Codes: Square Dance – Accessible Doors
The California Building Code has many requirements around doors – width for accessibility and exiting, height, operability and maneuvering space, to name a few. See 1126A for privately-funded housing and 11B-404 for all other uses and all the fun configurations, but let’s focus here on three aspects of doors that affect accessibility.
Monty, what’s behind Door Number One?
Let’s start with the title of this column…what I call the Square Dance is actually a Rectangle Dance – the 30″x48″ wheelchair space you’ve seen in dozens of code diagrams, with the rectangle in various positions. These predate the ADA and the dimension is the approximate space that the average manual wheelchair occupies. (Fig. 1) (Note: For today’s scooters, wider wheelchairs and ones that tilt and recline to help people’s circulation, this space is really a bare minimum.)
Many people don’t realize that the required 18″ of clear space on the strike or pull side of the door is for positioning a wheelchair’s footrests for then reaching forward to swing the door past the wheelchair. (Fig. 2) This is just one configuration example – it depends on whether you’re working with an interior or exterior door and what the direction someone would be approaching it is; this dimension can be up to 36”). Without this space (Fig. 3), the wheelchair is forced so far back that many people can’t reach the door, or they reach so far the wheelchair tilts forward!
In older buildings this strike-side clearance is often missing. But even when it’s there, a problem occurs in about 75% of restrooms I encounter: since many people like to grab the door handle with a paper towel, maintenance staff often put a trash can by the door…right in the 18″ clearance! (Fig. 4) Most building operators I’ve asked have no idea that they are blocking a required clearance.
A friend of mine and I (both wheelchair-riding architects) presented at a recent Greenbuild conference. She got trapped in the women’s room because Greenbuild put big recycling bins everywhere, including next to bathroom doors. In her electric scooter, she couldn’t reach the handle to pull the door open. My solution (particularly great for remodels) is to specify built-in, fully-recessed waste receptacles next to the door. People get a place to toss their paper towels and maintenance won’t place a trash can there. Another solution is to lay out the bathroom so that the door occurs on a longer wall with more strike-side clearance.
Door Number Two:
The bottom 10″ of manual doors and gates are required to be smooth. People often place a kick plate here to protect the door. But the genesis of the requirement is different: most wheelchair users use their wheelchair footrest to push the door open (after all, both hands are usually pushing the wheelchair.) If a door has recessed panels lower than 10″, the footrest can get wedged in and the person can’t push all the way through the door. (Fig. 5)
Tip: Don’t get tempted to use a cool-looking full-height door handle, like you see on some commercial door systems. These create the same problem and are often missed by building inspectors (who probably don’t understand the above rationale behind this smooth area).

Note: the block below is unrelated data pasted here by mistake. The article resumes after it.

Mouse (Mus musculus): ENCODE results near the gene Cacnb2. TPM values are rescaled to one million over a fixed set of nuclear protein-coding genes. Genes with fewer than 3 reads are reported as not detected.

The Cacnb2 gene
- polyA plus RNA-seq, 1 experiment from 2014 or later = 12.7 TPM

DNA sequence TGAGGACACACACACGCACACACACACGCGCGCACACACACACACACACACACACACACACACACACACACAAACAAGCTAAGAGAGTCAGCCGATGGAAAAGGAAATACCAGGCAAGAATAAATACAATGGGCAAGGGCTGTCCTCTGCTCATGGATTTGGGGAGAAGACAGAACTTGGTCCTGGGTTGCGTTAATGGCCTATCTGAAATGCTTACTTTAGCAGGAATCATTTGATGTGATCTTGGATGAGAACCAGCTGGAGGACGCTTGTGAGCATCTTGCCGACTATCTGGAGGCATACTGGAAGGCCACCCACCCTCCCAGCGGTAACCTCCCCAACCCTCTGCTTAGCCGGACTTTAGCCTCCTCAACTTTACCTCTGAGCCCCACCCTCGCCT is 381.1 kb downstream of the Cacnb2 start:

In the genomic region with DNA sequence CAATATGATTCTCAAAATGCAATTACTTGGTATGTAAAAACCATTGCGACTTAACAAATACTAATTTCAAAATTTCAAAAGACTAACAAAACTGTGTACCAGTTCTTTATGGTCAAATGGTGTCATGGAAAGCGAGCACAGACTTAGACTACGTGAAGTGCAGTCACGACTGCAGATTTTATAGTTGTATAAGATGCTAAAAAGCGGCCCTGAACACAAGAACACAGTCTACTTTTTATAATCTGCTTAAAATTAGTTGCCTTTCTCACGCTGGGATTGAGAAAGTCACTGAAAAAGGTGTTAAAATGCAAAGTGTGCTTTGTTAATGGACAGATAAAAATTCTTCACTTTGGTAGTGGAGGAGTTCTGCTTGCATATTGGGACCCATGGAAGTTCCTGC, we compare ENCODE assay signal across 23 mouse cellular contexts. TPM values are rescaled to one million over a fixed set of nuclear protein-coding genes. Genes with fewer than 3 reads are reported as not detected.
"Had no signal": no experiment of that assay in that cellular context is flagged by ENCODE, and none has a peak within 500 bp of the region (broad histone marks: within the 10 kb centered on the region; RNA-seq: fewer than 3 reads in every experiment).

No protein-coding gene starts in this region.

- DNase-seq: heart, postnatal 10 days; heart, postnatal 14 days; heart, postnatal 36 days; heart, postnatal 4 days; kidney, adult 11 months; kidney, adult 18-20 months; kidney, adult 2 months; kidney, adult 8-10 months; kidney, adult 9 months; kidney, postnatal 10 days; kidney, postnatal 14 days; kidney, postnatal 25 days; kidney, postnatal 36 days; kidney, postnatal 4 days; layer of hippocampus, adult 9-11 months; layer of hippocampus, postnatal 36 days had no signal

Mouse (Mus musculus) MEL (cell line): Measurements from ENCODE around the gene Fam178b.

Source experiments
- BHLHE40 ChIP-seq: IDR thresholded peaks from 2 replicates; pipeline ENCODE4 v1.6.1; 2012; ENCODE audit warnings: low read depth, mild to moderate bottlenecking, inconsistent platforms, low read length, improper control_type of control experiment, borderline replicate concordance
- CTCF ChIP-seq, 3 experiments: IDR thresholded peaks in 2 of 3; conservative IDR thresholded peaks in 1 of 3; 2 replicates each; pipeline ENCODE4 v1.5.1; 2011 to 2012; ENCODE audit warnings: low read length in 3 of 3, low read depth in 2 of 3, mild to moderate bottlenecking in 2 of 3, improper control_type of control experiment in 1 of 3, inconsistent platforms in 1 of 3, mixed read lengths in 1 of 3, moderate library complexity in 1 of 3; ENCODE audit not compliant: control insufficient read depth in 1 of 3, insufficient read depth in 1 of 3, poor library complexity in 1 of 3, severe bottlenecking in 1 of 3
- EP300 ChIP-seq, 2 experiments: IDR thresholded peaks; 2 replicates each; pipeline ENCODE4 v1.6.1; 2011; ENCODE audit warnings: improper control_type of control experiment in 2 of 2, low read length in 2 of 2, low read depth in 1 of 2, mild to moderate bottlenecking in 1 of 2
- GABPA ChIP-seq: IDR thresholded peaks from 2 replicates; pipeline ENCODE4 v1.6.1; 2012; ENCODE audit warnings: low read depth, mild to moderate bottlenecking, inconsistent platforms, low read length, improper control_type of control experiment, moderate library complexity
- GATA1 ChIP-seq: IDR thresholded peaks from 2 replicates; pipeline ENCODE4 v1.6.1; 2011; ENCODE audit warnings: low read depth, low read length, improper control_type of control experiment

Door Number Three:
Doors on accessible routes are required to provide 32″ clear width when they are open 90 degrees. Once you subtract door stop and door thickness, a 36″ door gives you about 33-1/2″ clear. This works fine, but what if you are remodeling an older building with narrower doors? Even a 34″ door minus the stop and door itself leaves under 32″. Enter the swingclear hinge; this clever offset-shaped hardware (Fig. 6) positions the door outside the doorway opening. I also use this on many 36″ doors – just to get an extra margin of comfort. Bonus Idea: A pair of door stops eat about 1″ out of an opening. But if you remove the stop from about 30″ down (Fig. 7) you get an extra inch of non-knuckle-scraping width for a wheelchair.
There are many more door requirements than we have room to cover here, and lots of clever solutions for making them work in your projects. So next time you encounter a troublesome door, think about the reason behind the code requirement and a solution to the problem should come more easily.
All requirements in the codes are minimum standards, whether it is for accessibility or life safety. Many of the problems associated with accessibility are maintenance ones, after they are being built.
This is where awareness by operating staff needs to be considered in any design. Some things like the addition of recycle bins were probably not considered in the original design.
Kick Plates – All smooth surfaces will be considered to have the required kick plate; it is only panelized doors that can be a problem. Full glass doors are considered in compliance and have been tested to take the impact loading of a wheelchair.
The consideration for any and all doors is how it i s used and how one approaches and leaves the door. Everyone should experience being in a wheelchair (renting or borrowing one) and go through some doors. This will give you a firsthand experience on what is required.